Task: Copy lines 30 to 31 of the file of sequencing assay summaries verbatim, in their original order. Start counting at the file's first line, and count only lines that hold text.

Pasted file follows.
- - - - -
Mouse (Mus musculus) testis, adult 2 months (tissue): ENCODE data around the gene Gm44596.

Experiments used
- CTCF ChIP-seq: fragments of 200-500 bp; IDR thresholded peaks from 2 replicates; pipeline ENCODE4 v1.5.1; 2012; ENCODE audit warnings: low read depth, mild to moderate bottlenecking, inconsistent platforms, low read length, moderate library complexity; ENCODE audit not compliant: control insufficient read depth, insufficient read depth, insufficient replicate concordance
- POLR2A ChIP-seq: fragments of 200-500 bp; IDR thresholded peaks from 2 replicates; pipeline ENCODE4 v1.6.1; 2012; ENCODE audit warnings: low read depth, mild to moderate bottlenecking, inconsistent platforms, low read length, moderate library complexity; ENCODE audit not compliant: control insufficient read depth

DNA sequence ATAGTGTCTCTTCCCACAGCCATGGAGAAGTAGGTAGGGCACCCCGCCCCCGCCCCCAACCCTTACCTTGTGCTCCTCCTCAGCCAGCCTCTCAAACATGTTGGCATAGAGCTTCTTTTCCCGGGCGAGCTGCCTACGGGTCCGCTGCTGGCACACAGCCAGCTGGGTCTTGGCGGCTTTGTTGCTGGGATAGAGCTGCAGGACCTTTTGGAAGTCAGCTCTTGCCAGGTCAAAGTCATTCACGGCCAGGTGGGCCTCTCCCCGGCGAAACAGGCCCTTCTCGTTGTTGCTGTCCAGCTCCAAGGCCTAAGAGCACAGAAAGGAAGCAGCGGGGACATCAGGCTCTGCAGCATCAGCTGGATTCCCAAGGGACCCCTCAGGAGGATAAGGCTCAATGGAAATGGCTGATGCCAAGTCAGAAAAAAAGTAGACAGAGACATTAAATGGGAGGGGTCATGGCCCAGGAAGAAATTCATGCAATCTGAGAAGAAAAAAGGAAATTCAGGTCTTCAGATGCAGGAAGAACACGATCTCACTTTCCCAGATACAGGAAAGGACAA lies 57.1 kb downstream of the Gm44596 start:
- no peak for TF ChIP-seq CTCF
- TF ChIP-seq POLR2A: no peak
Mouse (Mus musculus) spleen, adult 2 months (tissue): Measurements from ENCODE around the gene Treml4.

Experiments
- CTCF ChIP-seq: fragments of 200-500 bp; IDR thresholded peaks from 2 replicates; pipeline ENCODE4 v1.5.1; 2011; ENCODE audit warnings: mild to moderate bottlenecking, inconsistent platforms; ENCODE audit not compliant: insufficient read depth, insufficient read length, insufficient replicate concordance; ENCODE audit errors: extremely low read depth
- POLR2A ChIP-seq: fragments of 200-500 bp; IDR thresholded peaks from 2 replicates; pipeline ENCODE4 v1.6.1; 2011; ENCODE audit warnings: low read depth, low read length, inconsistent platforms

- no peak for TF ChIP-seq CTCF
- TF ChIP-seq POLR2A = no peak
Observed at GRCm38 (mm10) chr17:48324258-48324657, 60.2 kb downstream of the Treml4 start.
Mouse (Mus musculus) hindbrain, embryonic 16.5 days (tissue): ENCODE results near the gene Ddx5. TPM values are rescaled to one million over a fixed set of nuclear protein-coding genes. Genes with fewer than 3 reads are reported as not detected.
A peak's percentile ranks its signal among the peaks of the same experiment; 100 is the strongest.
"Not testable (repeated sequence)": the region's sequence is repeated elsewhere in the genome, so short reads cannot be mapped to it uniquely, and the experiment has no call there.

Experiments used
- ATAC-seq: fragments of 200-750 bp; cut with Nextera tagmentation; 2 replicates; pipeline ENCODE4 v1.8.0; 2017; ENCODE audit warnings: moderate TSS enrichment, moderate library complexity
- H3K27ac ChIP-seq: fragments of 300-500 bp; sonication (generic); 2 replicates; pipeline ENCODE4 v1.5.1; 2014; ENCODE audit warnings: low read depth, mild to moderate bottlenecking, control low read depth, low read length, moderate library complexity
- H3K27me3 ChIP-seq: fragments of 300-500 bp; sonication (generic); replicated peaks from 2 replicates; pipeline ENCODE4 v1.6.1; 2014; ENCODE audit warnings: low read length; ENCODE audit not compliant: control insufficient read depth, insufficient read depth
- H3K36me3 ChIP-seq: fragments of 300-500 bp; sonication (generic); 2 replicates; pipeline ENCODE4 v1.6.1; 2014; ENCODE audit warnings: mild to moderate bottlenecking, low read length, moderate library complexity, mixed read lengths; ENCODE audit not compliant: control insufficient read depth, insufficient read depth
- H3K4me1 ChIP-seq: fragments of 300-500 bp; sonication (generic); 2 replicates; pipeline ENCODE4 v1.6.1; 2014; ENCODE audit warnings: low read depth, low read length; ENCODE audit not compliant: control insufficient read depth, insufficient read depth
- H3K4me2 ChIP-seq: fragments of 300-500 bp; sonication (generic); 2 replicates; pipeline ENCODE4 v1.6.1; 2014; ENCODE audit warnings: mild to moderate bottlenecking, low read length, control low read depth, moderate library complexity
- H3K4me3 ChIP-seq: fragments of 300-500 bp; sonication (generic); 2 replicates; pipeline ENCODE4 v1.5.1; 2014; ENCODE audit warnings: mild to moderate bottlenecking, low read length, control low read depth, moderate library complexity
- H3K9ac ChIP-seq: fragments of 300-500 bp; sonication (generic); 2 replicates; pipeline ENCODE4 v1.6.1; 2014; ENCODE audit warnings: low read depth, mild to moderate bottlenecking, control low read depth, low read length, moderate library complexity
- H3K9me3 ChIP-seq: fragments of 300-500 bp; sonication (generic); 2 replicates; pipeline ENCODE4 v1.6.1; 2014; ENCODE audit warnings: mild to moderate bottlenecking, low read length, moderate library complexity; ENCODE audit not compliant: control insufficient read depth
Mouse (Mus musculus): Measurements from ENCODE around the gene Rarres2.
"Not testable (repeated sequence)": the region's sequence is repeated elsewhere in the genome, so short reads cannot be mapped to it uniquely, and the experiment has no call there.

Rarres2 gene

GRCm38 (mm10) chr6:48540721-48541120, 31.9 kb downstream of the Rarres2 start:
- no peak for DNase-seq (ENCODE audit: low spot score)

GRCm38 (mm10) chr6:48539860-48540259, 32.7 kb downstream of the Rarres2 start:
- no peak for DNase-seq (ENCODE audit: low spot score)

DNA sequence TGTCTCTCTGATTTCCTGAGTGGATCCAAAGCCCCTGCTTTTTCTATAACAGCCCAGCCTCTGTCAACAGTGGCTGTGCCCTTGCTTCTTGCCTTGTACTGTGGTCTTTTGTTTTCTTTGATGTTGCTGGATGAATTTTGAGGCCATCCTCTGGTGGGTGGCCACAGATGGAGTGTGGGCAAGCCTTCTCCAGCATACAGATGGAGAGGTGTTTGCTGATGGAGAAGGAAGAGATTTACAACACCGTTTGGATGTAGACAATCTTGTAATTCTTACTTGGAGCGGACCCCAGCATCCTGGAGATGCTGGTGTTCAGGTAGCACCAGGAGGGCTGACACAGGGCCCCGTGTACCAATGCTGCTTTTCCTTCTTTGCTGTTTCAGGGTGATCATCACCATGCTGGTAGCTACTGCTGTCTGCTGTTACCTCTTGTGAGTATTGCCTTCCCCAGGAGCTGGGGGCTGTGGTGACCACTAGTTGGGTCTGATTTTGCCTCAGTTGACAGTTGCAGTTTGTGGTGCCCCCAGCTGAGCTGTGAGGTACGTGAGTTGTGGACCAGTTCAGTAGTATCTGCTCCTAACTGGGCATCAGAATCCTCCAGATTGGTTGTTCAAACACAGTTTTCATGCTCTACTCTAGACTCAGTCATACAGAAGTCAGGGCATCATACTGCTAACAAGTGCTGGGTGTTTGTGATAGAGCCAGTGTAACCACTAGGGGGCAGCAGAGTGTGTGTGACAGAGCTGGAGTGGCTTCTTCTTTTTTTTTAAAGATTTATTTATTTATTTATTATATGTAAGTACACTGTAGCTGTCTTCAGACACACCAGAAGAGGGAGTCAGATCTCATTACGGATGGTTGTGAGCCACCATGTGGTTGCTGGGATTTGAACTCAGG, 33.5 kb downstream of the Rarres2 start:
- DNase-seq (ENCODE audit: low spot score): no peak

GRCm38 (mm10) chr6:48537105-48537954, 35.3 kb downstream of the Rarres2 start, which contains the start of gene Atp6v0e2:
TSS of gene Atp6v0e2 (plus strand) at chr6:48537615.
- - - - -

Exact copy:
Rarres2 gene

GRCm38 (mm10) chr6:48540721-48541120, 31.9 kb downstream of the Rarres2 start: